Retail investors also warmed up to investments in stocks and bonds as per the latest figures on household savings.
The Reserve Bank of India's Annual Report showed that household financial savings grew by 15% to Rs 10.97 lakh crore, which is 7.7% of the gross domestic product (GDP) against 7.5% of GDP in 2011-12.
Indian households invested an additional Rs 34,400 crore in shares and debentures during 2012-13 against Rs 4,500 crore in such investments in 2011-12.
The share of capital market investments in households total financial investment has, as a result, gone up to 3.1% from below 1%.
In 2012-13, the Sensex swung between 16,000-20,000 on an average and the returns from the index stood at 8%.
Much of these investments were routed through mutual funds. Out of the Rs 34,400 crore invested in shares and debentures, households invested Rs 27,400 crore through mutual fund schemes.
Equity schemes of mutual funds paid a return of 8% on an average while debt schemes had a return of 9-11%, according to Value Research.
The rise in purchase of shares and bonds comes even as high retail inflation was thought to be driving investors towards physical assets like gold and real estate. Shares gave a return of around 8% while the return from gold was just 4.8%.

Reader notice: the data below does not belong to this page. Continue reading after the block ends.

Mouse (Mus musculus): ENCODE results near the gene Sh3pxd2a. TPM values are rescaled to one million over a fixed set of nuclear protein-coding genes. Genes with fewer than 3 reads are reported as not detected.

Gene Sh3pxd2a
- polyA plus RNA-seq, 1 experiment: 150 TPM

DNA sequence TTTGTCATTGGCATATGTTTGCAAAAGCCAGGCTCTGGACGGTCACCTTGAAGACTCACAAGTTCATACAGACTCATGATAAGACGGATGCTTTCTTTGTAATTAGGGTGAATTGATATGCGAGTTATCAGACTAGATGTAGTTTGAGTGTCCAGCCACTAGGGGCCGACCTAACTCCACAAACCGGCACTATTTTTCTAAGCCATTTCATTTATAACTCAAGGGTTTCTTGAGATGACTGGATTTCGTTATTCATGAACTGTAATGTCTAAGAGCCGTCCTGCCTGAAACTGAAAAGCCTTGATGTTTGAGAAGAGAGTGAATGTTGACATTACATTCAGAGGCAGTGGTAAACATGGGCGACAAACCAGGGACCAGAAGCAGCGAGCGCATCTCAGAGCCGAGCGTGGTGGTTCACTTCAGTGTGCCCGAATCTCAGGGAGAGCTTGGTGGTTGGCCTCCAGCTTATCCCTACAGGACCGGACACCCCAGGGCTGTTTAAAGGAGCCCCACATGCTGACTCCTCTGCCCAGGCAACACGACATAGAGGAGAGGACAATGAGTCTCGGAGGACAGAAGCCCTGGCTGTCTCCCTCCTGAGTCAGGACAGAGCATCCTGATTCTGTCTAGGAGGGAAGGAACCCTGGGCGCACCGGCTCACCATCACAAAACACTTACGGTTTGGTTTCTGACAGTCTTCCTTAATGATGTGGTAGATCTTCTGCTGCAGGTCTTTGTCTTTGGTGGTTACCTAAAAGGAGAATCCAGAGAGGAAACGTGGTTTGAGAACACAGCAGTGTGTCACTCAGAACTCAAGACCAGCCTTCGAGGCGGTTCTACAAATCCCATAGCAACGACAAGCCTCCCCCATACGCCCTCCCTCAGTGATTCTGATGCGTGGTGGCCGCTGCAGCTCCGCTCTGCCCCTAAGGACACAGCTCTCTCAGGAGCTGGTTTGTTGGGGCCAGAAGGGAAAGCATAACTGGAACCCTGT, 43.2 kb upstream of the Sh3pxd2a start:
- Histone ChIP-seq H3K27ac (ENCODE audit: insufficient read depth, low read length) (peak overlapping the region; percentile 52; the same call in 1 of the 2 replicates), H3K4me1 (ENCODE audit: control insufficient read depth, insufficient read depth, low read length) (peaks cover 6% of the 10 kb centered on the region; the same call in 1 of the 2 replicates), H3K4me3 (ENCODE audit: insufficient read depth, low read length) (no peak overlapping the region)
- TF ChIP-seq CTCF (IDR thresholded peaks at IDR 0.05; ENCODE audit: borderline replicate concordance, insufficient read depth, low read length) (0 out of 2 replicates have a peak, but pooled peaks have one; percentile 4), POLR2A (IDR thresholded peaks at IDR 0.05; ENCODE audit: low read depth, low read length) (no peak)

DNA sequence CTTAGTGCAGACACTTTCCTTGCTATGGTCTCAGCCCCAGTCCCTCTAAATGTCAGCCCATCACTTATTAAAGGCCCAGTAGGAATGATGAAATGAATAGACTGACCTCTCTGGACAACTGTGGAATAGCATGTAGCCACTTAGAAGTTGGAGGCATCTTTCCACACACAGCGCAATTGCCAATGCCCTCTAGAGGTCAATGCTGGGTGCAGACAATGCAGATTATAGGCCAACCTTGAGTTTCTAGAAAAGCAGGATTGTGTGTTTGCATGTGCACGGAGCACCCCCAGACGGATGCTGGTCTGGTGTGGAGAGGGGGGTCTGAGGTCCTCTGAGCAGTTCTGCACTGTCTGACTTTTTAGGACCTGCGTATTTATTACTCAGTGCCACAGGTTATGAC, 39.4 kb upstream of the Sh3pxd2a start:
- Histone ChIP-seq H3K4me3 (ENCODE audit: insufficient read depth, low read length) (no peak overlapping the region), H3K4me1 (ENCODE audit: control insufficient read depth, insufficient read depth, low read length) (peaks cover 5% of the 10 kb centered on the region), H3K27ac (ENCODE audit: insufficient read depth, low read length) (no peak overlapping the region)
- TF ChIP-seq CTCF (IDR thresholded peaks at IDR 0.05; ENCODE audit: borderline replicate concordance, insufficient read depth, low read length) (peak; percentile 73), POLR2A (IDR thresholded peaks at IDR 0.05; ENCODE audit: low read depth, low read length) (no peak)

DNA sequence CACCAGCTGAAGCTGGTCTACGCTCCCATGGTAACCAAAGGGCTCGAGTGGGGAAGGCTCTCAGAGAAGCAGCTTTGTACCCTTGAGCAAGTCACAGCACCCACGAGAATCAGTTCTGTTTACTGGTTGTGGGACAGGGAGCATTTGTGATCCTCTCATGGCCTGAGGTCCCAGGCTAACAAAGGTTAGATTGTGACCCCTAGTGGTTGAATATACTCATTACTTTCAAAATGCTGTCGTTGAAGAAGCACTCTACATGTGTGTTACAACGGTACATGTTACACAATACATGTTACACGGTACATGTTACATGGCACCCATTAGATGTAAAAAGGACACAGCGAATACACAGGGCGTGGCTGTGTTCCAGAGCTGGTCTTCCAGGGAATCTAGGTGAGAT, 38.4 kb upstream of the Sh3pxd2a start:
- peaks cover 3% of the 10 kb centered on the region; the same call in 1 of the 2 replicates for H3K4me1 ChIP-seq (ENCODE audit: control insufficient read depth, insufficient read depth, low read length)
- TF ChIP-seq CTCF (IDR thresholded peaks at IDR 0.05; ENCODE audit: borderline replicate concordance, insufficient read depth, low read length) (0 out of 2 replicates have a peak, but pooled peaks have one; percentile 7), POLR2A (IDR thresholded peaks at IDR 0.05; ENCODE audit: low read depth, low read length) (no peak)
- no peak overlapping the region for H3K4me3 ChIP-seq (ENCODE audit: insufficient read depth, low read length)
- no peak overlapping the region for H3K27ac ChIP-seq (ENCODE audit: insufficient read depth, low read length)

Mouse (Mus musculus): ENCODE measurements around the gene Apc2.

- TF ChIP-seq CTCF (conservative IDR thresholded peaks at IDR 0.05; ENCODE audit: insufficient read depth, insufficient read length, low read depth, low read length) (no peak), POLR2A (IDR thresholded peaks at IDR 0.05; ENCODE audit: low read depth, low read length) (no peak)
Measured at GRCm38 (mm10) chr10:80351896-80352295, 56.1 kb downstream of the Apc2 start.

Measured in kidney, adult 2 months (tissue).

In fact, investments into gold and other valuables fell to 2% of the GDP from 2.4%. Some analysts attributed this fall to the government's announcement of duty hikes on the yellow metal during 2012-13.
The outcry of policymakers over the rising gold imports and the measures to curb the same seem to have dented demand, albeit modestly.
Overall, financial investments are still dominated by bank deposits and more than half of it finds its way into them.
However, households kept a 56% of their financial savings in deposits during 2012-13, lower than 57% the previous year as deposit rates didn't even cover for the loss of value due to high inflation.
Indians borrowed more during 2012-13, perhaps emboldened by the falling interest-rate regime and the wide expectations that rates are headed south.
During 2012-13, the RBI had slashed the key policy rate by 100 basis points and most banks had lowered their lending rates by a similar margin either through cut in base rates or through reducing the spread over the base rate at which loans were given.
Financial liabilities of households went up, driven by both personal loans and mortgages, the RBI report says. Part of these liabilities may have been channeled to create physical assets, the report said.
Indeed, growth in banks' retail credit picked up by upto 14.3% in 2012-13 from 12.9% in the previous year even as wholesale credit growth slowed to 15.7% from 20%, Reserve Banks data shows. Retail loan growth was led mainly by home loans.